However, it could also represent the period of time in which Jesus came to earth before his ministry began. Or the whole thing might be a way for Christian theologians to strain at trying to find parallels between the life of Christ and the Christian church and the Jewish calendar, which would be a nifty thing if it could be done. The reason those festivals resonate with people and became religious festivals in the first place is that each of those events seem to mirrors times in our own lives, times when we feel lost, times when we feel the need to clean house, times when we feel joyful, times of thanksgiving.
And it is not odd that Christian thinkers want to relate those feasts to the life of Christ. We would all like to think that there is some kind of grand cosmic plan. It’s a much more comforting feeling than the idea that God might be making it all up as S/He goes along. I have to say that at my age there is an uncanny feeling that all the events in my life somehow worked in synchronicity to put me where I am today. So when I look back at my life, it does almost seem as though there were some kind of plan. I think back, for example, to my Christmas trip I once took to Arizona, in which there were a series of calamities that individually seemed to be horrible, but collectively led to something good.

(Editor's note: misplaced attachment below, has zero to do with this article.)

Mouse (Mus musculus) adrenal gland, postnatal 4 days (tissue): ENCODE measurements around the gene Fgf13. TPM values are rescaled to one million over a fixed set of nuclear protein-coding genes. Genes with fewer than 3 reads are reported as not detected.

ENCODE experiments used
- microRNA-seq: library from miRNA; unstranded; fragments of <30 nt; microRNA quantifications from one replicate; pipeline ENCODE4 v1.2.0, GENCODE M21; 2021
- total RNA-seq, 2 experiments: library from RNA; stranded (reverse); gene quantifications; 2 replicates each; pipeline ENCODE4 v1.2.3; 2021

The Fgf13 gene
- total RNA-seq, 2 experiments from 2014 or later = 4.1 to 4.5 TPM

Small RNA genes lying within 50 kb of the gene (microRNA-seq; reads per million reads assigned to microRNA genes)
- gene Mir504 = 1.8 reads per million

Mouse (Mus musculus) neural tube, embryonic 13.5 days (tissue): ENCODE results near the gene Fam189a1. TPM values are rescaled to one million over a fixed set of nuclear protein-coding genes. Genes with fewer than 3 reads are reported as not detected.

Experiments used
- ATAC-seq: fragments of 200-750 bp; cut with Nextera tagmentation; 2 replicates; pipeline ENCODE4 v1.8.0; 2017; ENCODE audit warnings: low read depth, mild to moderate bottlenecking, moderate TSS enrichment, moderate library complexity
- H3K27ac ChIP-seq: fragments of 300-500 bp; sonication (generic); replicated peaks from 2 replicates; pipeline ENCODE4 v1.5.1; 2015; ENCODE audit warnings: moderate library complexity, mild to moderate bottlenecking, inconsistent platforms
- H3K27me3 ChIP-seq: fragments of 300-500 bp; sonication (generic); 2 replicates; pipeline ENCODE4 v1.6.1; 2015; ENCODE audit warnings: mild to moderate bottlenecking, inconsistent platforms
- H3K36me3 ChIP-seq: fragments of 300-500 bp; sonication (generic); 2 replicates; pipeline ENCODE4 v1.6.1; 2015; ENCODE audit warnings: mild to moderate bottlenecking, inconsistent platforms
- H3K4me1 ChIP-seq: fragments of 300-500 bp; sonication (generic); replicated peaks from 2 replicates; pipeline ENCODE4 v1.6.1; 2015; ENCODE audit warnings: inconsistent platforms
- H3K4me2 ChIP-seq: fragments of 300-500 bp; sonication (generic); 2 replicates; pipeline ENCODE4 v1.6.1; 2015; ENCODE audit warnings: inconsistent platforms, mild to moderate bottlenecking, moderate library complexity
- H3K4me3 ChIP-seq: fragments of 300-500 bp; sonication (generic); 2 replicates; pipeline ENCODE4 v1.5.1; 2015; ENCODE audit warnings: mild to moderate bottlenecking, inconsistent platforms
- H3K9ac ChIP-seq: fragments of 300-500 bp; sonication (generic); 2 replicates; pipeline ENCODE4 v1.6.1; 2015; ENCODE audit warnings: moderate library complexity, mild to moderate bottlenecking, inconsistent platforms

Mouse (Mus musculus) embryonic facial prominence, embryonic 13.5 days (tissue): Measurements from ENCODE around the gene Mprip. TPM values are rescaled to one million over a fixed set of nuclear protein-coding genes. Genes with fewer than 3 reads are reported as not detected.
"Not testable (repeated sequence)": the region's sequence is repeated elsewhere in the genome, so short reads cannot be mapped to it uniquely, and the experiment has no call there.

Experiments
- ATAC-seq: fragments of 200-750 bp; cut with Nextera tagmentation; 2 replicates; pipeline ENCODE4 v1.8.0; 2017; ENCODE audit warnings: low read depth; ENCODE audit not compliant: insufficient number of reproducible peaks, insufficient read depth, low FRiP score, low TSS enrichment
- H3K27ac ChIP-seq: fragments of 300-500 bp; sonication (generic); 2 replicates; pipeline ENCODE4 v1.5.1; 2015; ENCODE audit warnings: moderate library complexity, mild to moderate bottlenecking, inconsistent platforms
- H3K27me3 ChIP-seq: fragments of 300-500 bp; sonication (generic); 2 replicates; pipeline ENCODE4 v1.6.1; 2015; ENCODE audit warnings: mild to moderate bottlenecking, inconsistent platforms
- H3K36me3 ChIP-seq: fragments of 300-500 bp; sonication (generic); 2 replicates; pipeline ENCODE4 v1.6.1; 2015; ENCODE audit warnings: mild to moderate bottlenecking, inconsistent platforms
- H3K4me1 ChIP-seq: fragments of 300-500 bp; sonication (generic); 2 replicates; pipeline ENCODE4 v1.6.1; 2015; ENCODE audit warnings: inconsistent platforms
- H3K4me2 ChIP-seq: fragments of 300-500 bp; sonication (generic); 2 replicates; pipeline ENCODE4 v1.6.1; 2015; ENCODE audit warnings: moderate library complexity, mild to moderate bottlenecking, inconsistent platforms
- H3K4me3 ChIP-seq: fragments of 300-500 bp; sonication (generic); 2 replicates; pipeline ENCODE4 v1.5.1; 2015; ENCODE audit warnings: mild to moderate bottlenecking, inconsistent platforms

So did God plan all this out? Or did the writers of the New Testament write the story in such a way as to point to some definite plan? I would have to say that, considering the time frame over which all those holy books were written, and the incredible scholarship involved in crafting such a complicated tapestry of events, it seems unlikely that any group of people over the course of a hundred years could put together a story like that. Even J.K. Rowling had a hard time keeping the Harry Potter story straight, and that was written by only one person over a period of a decade or so. The New Testament was written by a bunch of guys over a period of a couple of hundred years.